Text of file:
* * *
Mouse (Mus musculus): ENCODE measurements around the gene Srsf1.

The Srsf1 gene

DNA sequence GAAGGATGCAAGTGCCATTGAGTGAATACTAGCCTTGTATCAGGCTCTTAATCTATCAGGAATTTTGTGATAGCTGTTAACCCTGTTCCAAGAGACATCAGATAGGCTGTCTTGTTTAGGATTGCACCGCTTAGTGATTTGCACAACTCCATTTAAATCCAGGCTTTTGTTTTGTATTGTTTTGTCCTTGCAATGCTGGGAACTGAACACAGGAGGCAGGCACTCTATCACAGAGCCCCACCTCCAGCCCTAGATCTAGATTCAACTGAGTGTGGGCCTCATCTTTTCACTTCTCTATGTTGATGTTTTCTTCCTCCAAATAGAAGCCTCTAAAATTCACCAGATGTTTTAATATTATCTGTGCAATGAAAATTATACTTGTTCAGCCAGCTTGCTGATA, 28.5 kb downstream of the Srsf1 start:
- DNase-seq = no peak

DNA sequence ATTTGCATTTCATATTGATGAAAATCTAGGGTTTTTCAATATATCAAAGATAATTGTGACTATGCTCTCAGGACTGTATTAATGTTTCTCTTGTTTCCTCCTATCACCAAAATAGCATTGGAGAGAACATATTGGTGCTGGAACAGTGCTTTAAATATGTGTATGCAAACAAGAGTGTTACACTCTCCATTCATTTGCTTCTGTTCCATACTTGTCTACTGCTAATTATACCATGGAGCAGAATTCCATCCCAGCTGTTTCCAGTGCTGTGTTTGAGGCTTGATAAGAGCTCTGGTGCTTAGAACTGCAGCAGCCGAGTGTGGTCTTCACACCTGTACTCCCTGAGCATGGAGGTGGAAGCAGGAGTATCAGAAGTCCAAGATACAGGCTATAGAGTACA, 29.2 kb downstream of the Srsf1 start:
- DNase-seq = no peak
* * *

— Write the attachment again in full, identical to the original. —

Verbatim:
Mouse (Mus musculus): ENCODE measurements around the gene Srsf1.

The Srsf1 gene

DNA sequence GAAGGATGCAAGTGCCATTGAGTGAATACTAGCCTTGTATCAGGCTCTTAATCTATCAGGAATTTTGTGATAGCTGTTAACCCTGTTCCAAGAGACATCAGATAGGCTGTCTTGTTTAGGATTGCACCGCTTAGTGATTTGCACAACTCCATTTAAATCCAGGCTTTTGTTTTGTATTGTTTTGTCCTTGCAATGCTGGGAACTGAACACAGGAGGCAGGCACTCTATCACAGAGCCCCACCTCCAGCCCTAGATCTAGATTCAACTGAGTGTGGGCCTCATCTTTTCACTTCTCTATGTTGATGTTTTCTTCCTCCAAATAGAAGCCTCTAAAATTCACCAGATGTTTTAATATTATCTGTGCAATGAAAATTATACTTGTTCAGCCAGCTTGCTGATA, 28.5 kb downstream of the Srsf1 start:
- DNase-seq = no peak

DNA sequence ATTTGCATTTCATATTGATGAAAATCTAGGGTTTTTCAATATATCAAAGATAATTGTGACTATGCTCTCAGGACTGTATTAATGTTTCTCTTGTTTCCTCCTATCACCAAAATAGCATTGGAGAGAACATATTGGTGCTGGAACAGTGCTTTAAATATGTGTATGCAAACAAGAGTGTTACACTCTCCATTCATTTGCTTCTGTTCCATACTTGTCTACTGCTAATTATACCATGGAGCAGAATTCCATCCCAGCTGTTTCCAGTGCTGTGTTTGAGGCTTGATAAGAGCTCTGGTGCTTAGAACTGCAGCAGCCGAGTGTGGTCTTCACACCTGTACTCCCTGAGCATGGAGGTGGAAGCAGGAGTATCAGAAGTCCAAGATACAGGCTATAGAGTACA, 29.2 kb downstream of the Srsf1 start:
- DNase-seq = no peak